Expect more blood on the High Street as stores closures mount

January 6, 2023

Napoleon would struggle to call England a nation of shopkeepers these days, if the relentless woe in the retail sector is an indication of things to come.

The Centre for Retail Research isn’t hopeful. It expects up to another 18,000 UK shops to close this year – around 50 per day – after 17,000 closed in 2022, a five-year high beating even the peak of the Covid period. Retail job losses last year rose by more than 40% to 151,000 as Debenhams closed its doors, convenience store McColl’s was bought from administration by Morrisons and Joules was plucked from the same position by Next.

Analysts point to soaring energy costs, wage demands and other elements of cost inflation. However, the retail sector has been undergoing major structural change since well before Covid closed stores for months and turned already thin margins into losses.

The High Street’s death by a thousand cuts is symptomatic of seismic change in many consumer sectors, an ongoing shift in shopping patterns that will continue to remove capacity from the town centres until retailers take drastic steps to adapt to the new order. Retailers will continue to shrink unless they provide an engaging in-store experience for millennial consumers who have almost grown up shopping online. Most of these need a very good reason to venture beyond their front doors to partake in discretionary shopping as a leisure activity.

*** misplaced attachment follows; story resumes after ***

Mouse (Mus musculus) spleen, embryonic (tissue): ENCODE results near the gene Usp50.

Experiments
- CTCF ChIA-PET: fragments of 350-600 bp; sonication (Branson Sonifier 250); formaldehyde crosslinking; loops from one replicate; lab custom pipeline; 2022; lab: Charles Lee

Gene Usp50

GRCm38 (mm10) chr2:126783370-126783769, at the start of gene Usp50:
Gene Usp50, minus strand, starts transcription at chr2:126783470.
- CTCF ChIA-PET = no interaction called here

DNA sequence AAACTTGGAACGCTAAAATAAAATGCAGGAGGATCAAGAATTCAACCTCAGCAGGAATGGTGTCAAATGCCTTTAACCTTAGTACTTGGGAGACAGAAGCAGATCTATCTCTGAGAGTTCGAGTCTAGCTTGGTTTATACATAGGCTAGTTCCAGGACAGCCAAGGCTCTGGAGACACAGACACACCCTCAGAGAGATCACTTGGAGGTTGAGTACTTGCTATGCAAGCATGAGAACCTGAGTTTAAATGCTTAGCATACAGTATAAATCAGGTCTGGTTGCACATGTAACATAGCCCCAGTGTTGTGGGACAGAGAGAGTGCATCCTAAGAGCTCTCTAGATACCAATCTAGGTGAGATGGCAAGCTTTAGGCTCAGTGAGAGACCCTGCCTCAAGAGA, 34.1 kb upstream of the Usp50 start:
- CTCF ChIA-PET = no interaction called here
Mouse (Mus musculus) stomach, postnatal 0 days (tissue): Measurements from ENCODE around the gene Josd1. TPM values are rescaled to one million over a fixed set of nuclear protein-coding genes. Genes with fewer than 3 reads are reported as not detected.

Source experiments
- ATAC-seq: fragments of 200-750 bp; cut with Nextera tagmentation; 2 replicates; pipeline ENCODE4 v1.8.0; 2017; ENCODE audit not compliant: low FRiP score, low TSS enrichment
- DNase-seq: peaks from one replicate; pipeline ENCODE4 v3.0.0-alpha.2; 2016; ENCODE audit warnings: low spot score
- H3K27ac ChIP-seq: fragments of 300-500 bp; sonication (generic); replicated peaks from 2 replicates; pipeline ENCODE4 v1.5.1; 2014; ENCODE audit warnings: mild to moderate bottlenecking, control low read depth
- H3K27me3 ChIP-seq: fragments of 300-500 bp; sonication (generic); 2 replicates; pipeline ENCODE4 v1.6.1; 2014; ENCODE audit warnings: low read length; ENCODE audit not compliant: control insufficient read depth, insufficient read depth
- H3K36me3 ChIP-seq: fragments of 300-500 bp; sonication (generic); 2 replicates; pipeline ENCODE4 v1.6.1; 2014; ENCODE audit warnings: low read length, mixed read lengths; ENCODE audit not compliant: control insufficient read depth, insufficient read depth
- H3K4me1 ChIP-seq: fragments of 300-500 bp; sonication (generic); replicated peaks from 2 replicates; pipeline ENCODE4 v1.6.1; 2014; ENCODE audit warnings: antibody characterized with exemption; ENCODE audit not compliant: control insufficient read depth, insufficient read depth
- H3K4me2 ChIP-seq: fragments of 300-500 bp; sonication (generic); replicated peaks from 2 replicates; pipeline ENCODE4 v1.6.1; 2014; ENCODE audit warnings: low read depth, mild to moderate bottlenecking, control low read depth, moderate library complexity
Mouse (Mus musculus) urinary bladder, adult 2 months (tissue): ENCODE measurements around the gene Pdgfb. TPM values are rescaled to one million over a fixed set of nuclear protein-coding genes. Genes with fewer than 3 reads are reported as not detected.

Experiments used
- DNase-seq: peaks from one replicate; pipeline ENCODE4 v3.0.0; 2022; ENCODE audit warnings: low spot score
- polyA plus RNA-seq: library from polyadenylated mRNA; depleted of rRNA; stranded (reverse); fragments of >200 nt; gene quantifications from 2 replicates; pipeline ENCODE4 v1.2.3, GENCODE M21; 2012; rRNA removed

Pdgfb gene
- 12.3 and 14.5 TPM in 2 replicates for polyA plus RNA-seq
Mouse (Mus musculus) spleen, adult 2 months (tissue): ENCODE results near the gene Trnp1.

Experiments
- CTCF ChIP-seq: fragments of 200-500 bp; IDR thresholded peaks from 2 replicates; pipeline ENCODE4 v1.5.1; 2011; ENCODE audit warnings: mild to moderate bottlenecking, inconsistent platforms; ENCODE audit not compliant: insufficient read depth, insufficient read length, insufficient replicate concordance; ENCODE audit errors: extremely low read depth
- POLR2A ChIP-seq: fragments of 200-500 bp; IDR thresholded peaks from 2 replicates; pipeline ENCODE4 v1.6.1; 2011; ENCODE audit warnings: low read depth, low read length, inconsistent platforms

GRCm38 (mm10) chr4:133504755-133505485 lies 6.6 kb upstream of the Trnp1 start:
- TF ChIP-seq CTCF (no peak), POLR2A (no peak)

Throw in high rents, business rates, data security, investment in store technology, price wars and permanent ‘Sale’ periods, not to mention logistics and the presently disjointed supply chain, and it’s clear that business owners and management teams are having to keep moving just to stand still.

Operators in this tough sector, from owner-managed single store units to national chains, must develop creative and flexible strategies to protect themselves from seemingly endless volatility. In that way they might stand a chance of succeeding when trading environments become more benign. Retailers should, sooner rather than later, seek professional advice on tenancy and rent issues, store closures, stock control and working capital, technology and operating efficiencies, relationships with suppliers, and support with banking arrangements.

The insolvency toolkit offers several options for breathing space to put retail businesses on a sounder footing. Managers wishing to explore these shouldn’t hesitate to get in touch with us for a free initial consultation.

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